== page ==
A group of experts have renewed calls for a formal inquest into the death of government scientist Dr David Kelly.
They say the official cause of death - a haemorrhage - was "extremely unlikely" in the light of new evidence.
The claim comes in a letter from eight senior figures, including a coroner, published in the Times newspaper.
Dr Kelly's body was found in 2003 near his Oxfordshire home after he was exposed as the source of a BBC story on the grounds for going to war in Iraq.
Instead of a coroner's inquest, then Prime Minister Tony Blair asked Lord Hutton to conduct an investigation, which found Dr Kelly committed suicide.
Lord Hutton's inquiry found the 59-year-old died from blood loss after slashing his wrist with a blunt gardening knife.
The letter's signatories include a former coroner, Michael Powers, a former deputy coroner, Margaret Bloom, and Julian Bion, a professor of intensive care medicine.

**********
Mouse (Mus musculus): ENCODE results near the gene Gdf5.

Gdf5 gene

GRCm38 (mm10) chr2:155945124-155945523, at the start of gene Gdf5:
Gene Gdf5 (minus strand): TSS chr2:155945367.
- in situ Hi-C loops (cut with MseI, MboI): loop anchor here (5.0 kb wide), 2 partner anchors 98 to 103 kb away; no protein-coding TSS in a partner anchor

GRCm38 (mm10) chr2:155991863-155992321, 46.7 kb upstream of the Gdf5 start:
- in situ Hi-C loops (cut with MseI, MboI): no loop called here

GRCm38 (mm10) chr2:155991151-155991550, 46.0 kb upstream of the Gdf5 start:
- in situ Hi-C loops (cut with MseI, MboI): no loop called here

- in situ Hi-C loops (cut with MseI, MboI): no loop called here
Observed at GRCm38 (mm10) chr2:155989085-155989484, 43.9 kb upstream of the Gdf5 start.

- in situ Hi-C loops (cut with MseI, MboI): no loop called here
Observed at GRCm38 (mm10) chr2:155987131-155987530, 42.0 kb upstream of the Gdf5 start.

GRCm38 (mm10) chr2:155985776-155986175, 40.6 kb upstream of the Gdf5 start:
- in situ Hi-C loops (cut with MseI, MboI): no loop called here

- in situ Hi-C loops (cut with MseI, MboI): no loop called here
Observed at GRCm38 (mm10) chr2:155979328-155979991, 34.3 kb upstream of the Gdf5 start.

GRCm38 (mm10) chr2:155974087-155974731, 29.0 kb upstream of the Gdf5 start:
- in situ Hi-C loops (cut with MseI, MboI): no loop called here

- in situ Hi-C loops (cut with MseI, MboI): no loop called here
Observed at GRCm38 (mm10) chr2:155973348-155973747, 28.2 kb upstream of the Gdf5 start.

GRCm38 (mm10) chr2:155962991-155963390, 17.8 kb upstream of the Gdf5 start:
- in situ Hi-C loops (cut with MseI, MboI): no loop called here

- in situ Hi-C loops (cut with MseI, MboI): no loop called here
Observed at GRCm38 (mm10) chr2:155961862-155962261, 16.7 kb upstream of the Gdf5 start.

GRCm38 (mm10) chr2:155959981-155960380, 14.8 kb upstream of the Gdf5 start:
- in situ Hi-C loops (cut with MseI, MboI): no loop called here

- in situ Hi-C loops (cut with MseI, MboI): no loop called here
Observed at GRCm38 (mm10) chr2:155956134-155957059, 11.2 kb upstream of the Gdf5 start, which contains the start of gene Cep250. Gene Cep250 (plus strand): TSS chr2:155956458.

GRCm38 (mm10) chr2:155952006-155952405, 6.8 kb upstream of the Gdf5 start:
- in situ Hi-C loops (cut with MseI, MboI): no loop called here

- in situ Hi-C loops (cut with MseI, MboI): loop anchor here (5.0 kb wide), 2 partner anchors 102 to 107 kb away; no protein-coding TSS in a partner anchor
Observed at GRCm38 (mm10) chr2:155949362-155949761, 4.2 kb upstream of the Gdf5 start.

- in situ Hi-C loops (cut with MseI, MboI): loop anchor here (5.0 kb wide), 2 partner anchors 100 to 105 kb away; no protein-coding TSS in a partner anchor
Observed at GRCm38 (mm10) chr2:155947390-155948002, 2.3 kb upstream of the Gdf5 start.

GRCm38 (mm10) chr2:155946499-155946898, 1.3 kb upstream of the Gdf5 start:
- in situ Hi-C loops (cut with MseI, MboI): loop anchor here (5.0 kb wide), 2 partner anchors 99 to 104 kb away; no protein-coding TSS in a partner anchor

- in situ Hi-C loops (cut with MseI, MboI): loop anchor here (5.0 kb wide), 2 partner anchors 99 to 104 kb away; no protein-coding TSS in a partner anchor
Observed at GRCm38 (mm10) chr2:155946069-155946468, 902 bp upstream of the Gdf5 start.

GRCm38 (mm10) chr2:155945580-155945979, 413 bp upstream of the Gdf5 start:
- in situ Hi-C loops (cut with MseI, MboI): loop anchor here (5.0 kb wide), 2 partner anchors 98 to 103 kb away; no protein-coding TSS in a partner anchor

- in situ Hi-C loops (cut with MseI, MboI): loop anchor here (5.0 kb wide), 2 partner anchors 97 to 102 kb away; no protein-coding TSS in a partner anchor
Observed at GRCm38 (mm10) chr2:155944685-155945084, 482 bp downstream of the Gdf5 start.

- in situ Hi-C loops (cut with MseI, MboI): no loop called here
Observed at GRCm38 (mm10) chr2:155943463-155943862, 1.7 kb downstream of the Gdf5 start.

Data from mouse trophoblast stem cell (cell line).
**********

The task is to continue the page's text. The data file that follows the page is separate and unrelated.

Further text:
They say Lord Hutton's conclusion is unsafe. They argue that a severed ulnar artery, the wound found to Dr Kelly's wrist, was unlikely to be life-threatening unless an individual had a blood-clotting deficiency.
"Insufficient blood would have been lost to threaten life," they write.
"Absent a quantitative assessment of the blood lost and of the blood remaining in the great vessels, the conclusion that death occurred as a consequence of haemorrhage is unsafe."